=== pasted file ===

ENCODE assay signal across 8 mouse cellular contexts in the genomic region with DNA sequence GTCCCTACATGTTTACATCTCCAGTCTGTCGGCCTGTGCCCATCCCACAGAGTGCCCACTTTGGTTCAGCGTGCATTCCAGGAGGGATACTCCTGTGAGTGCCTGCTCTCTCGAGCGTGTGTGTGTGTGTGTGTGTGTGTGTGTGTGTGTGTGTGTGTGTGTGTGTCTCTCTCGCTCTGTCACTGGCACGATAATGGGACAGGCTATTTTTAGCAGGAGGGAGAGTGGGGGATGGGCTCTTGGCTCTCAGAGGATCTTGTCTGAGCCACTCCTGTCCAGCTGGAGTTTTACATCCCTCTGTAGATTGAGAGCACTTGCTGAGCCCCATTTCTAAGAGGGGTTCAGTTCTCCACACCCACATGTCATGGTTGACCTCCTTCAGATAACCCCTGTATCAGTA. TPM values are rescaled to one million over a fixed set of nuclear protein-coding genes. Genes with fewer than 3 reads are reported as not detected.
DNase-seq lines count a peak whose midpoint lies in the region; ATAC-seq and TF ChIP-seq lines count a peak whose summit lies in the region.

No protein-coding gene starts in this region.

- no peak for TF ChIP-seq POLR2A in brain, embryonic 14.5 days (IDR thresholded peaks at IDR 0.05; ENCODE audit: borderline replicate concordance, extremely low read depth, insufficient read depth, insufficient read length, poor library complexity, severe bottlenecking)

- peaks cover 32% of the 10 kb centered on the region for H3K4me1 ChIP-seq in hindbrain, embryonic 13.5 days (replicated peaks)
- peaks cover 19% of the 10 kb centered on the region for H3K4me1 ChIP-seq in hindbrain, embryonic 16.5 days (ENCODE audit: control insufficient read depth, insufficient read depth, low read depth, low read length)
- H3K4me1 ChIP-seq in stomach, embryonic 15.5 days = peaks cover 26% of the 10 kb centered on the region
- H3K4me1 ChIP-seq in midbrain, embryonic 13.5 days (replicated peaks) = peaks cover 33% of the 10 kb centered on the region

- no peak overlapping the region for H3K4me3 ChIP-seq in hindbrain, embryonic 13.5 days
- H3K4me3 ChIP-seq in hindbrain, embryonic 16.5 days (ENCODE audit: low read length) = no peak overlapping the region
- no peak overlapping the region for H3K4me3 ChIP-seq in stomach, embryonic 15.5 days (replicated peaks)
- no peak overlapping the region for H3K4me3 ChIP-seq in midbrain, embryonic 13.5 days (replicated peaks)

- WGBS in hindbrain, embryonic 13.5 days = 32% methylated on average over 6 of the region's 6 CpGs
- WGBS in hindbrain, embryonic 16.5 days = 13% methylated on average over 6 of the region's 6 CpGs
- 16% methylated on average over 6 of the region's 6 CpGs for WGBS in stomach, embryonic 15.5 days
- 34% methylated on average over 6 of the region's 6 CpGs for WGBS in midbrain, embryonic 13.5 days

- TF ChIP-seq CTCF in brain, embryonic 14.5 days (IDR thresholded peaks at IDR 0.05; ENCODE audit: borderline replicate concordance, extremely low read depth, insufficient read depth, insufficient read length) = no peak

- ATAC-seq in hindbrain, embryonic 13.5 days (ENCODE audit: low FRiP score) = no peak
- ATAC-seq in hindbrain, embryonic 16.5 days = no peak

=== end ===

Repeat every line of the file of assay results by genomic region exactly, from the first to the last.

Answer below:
ENCODE assay signal across 8 mouse cellular contexts in the genomic region with DNA sequence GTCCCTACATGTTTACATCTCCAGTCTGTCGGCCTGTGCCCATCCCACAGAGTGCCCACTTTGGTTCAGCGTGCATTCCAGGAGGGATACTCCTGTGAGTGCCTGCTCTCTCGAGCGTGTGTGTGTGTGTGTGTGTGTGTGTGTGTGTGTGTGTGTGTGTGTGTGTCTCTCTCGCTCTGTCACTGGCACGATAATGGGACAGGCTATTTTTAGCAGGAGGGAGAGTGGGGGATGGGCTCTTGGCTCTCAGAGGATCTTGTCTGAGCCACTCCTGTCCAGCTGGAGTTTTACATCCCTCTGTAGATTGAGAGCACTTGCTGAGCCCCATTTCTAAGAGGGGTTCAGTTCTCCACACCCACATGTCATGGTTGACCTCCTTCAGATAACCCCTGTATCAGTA. TPM values are rescaled to one million over a fixed set of nuclear protein-coding genes. Genes with fewer than 3 reads are reported as not detected.
DNase-seq lines count a peak whose midpoint lies in the region; ATAC-seq and TF ChIP-seq lines count a peak whose summit lies in the region.

No protein-coding gene starts in this region.

- no peak for TF ChIP-seq POLR2A in brain, embryonic 14.5 days (IDR thresholded peaks at IDR 0.05; ENCODE audit: borderline replicate concordance, extremely low read depth, insufficient read depth, insufficient read length, poor library complexity, severe bottlenecking)

- peaks cover 32% of the 10 kb centered on the region for H3K4me1 ChIP-seq in hindbrain, embryonic 13.5 days (replicated peaks)
- peaks cover 19% of the 10 kb centered on the region for H3K4me1 ChIP-seq in hindbrain, embryonic 16.5 days (ENCODE audit: control insufficient read depth, insufficient read depth, low read depth, low read length)
- H3K4me1 ChIP-seq in stomach, embryonic 15.5 days = peaks cover 26% of the 10 kb centered on the region
- H3K4me1 ChIP-seq in midbrain, embryonic 13.5 days (replicated peaks) = peaks cover 33% of the 10 kb centered on the region

- no peak overlapping the region for H3K4me3 ChIP-seq in hindbrain, embryonic 13.5 days
- H3K4me3 ChIP-seq in hindbrain, embryonic 16.5 days (ENCODE audit: low read length) = no peak overlapping the region
- no peak overlapping the region for H3K4me3 ChIP-seq in stomach, embryonic 15.5 days (replicated peaks)
- no peak overlapping the region for H3K4me3 ChIP-seq in midbrain, embryonic 13.5 days (replicated peaks)

- WGBS in hindbrain, embryonic 13.5 days = 32% methylated on average over 6 of the region's 6 CpGs
- WGBS in hindbrain, embryonic 16.5 days = 13% methylated on average over 6 of the region's 6 CpGs
- 16% methylated on average over 6 of the region's 6 CpGs for WGBS in stomach, embryonic 15.5 days
- 34% methylated on average over 6 of the region's 6 CpGs for WGBS in midbrain, embryonic 13.5 days

- TF ChIP-seq CTCF in brain, embryonic 14.5 days (IDR thresholded peaks at IDR 0.05; ENCODE audit: borderline replicate concordance, extremely low read depth, insufficient read depth, insufficient read length) = no peak

- ATAC-seq in hindbrain, embryonic 13.5 days (ENCODE audit: low FRiP score) = no peak
- ATAC-seq in hindbrain, embryonic 16.5 days = no peak